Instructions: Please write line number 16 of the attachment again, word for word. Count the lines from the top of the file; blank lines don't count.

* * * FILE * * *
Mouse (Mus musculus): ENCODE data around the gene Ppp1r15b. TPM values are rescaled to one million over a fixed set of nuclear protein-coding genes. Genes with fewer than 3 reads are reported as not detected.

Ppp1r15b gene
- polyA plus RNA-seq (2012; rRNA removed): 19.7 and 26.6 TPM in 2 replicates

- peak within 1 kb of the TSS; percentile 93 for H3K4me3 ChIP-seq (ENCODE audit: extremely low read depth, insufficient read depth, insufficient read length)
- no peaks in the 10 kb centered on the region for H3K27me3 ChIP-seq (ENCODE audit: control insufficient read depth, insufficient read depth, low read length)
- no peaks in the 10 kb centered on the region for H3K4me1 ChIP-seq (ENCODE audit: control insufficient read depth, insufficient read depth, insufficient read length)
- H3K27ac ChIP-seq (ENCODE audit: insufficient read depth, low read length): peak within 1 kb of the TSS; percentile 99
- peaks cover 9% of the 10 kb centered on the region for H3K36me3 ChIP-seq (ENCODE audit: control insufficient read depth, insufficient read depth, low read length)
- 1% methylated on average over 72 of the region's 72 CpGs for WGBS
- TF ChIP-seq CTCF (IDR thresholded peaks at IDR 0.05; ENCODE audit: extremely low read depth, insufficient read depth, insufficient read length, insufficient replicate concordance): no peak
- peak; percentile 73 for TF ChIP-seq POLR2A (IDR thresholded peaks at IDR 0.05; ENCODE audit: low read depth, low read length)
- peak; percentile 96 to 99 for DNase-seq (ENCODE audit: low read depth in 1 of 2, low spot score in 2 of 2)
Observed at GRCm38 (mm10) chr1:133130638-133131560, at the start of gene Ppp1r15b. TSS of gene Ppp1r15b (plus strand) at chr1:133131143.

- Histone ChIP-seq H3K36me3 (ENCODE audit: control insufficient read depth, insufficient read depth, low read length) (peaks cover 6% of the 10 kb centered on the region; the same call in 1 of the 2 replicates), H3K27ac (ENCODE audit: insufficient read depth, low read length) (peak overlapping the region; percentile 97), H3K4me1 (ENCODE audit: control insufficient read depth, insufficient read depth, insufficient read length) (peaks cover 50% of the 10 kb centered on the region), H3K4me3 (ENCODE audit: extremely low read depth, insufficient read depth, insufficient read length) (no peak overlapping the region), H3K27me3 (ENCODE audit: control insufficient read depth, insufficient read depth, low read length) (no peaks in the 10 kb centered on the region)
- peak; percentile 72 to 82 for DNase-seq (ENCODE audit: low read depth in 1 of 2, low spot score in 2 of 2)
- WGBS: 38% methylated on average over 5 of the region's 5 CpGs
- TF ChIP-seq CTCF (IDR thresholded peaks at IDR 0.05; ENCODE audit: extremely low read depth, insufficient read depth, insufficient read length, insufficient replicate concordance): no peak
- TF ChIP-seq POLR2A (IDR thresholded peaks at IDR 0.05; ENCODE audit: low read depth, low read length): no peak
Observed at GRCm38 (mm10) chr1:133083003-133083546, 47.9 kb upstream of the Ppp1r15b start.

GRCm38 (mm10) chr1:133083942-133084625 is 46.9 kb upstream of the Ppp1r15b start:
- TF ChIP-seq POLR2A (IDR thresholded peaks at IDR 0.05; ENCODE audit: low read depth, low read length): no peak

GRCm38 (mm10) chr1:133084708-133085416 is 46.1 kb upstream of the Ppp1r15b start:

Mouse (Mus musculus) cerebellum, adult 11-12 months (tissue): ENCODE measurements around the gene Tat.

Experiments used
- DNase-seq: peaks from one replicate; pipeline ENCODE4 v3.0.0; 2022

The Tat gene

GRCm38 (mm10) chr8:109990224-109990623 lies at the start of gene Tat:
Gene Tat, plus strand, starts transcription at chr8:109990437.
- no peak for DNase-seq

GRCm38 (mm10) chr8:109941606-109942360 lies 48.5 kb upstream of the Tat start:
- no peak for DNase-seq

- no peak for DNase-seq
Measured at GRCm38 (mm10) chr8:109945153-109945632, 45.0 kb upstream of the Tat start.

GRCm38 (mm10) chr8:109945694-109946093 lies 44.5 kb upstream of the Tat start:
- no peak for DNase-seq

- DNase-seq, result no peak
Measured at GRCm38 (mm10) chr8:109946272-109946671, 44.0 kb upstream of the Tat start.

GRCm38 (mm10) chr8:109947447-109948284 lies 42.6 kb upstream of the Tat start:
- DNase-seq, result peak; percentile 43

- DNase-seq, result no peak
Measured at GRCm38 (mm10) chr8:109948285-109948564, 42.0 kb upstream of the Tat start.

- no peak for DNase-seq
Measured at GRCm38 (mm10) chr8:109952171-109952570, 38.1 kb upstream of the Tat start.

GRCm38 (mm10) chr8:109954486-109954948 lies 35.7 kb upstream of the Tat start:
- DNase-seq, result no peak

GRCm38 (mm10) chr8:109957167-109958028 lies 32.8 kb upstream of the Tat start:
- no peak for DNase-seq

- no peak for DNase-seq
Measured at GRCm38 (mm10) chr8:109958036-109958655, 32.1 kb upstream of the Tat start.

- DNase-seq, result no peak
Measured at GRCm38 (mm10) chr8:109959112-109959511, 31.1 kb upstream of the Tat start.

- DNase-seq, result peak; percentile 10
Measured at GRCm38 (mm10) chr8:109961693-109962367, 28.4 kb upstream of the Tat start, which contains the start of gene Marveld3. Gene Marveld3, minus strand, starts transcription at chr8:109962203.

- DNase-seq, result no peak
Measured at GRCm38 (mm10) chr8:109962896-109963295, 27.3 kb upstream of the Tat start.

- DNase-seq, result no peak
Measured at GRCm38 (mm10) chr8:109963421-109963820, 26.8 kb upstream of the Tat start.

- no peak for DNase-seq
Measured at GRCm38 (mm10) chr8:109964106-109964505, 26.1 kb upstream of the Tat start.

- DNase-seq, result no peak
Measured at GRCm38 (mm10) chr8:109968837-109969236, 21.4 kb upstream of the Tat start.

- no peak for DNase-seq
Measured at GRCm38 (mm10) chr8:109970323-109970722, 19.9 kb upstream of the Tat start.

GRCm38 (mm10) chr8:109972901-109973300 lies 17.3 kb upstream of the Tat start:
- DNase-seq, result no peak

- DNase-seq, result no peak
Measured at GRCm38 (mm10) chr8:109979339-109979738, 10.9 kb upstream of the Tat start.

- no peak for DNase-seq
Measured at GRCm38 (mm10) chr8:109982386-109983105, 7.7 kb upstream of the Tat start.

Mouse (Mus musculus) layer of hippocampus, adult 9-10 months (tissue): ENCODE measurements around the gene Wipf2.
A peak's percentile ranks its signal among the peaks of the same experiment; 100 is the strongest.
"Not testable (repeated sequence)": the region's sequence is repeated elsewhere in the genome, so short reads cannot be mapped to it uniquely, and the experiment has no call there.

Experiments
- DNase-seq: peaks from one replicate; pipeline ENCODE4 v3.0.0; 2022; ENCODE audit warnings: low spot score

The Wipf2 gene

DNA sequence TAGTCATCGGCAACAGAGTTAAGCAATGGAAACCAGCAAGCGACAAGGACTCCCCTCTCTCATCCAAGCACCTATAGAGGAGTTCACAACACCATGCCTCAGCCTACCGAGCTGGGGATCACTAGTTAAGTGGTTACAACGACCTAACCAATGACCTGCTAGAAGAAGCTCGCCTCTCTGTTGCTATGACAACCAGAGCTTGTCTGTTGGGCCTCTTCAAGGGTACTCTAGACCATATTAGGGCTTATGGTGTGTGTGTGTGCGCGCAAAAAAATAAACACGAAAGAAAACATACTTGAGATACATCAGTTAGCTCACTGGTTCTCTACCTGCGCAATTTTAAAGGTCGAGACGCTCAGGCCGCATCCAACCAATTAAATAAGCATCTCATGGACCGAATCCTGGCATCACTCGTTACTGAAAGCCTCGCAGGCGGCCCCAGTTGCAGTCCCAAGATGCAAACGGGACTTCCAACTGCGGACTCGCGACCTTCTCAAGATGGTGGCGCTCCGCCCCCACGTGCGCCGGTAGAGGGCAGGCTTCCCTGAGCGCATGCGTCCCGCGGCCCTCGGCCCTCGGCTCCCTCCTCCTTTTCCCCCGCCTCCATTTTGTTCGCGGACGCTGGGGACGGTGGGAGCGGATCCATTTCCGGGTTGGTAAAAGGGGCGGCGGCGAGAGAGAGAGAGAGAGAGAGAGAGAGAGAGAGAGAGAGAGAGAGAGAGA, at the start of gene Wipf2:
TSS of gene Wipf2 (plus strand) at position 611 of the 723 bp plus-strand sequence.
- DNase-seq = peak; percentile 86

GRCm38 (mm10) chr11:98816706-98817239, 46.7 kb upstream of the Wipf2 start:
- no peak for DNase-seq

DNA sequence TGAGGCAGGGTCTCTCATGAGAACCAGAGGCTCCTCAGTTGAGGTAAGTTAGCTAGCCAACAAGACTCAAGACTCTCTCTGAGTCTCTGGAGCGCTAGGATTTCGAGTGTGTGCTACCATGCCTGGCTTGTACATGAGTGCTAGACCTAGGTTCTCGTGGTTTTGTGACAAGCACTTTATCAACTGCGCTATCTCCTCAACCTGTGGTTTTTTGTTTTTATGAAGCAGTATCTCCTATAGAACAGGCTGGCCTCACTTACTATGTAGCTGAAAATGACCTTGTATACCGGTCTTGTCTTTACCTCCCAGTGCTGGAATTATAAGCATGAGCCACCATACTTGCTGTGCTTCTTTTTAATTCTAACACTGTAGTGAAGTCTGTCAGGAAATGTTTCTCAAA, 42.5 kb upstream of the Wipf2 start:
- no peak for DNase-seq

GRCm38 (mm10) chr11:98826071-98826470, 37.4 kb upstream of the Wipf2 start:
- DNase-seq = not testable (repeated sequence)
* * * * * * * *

- WGBS: 38% methylated on average over 5 of the region's 5 CpGs